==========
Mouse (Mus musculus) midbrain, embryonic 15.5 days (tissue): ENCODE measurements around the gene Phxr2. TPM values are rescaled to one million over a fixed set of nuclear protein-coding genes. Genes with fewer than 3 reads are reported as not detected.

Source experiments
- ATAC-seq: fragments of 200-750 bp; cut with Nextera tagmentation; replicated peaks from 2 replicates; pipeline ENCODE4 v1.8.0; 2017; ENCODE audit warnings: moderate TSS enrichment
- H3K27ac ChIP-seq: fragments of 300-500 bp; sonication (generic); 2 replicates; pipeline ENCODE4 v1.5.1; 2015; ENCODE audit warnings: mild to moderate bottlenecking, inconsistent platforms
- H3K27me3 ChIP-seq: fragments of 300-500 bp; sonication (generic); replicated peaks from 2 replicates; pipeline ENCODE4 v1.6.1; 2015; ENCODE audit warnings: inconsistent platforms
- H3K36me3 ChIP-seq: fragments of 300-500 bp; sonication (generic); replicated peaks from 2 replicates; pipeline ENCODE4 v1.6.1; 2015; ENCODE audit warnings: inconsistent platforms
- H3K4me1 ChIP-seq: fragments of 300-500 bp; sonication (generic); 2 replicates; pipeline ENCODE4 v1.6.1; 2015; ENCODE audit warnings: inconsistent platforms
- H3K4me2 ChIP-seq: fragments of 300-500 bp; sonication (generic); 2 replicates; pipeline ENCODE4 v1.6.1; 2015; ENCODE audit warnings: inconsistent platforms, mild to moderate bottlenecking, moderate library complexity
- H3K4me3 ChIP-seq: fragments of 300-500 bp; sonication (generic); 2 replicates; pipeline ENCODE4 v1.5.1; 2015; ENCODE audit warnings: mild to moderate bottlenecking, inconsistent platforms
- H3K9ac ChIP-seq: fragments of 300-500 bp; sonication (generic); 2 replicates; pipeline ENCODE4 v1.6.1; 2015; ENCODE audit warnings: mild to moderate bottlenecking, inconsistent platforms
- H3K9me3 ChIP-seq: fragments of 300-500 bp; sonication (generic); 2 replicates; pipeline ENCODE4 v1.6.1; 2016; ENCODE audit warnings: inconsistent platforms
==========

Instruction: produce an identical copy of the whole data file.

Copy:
Mouse (Mus musculus) midbrain, embryonic 15.5 days (tissue): ENCODE measurements around the gene Phxr2. TPM values are rescaled to one million over a fixed set of nuclear protein-coding genes. Genes with fewer than 3 reads are reported as not detected.

Source experiments
- ATAC-seq: fragments of 200-750 bp; cut with Nextera tagmentation; replicated peaks from 2 replicates; pipeline ENCODE4 v1.8.0; 2017; ENCODE audit warnings: moderate TSS enrichment
- H3K27ac ChIP-seq: fragments of 300-500 bp; sonication (generic); 2 replicates; pipeline ENCODE4 v1.5.1; 2015; ENCODE audit warnings: mild to moderate bottlenecking, inconsistent platforms
- H3K27me3 ChIP-seq: fragments of 300-500 bp; sonication (generic); replicated peaks from 2 replicates; pipeline ENCODE4 v1.6.1; 2015; ENCODE audit warnings: inconsistent platforms
- H3K36me3 ChIP-seq: fragments of 300-500 bp; sonication (generic); replicated peaks from 2 replicates; pipeline ENCODE4 v1.6.1; 2015; ENCODE audit warnings: inconsistent platforms
- H3K4me1 ChIP-seq: fragments of 300-500 bp; sonication (generic); 2 replicates; pipeline ENCODE4 v1.6.1; 2015; ENCODE audit warnings: inconsistent platforms
- H3K4me2 ChIP-seq: fragments of 300-500 bp; sonication (generic); 2 replicates; pipeline ENCODE4 v1.6.1; 2015; ENCODE audit warnings: inconsistent platforms, mild to moderate bottlenecking, moderate library complexity
- H3K4me3 ChIP-seq: fragments of 300-500 bp; sonication (generic); 2 replicates; pipeline ENCODE4 v1.5.1; 2015; ENCODE audit warnings: mild to moderate bottlenecking, inconsistent platforms
- H3K9ac ChIP-seq: fragments of 300-500 bp; sonication (generic); 2 replicates; pipeline ENCODE4 v1.6.1; 2015; ENCODE audit warnings: mild to moderate bottlenecking, inconsistent platforms
- H3K9me3 ChIP-seq: fragments of 300-500 bp; sonication (generic); 2 replicates; pipeline ENCODE4 v1.6.1; 2016; ENCODE audit warnings: inconsistent platforms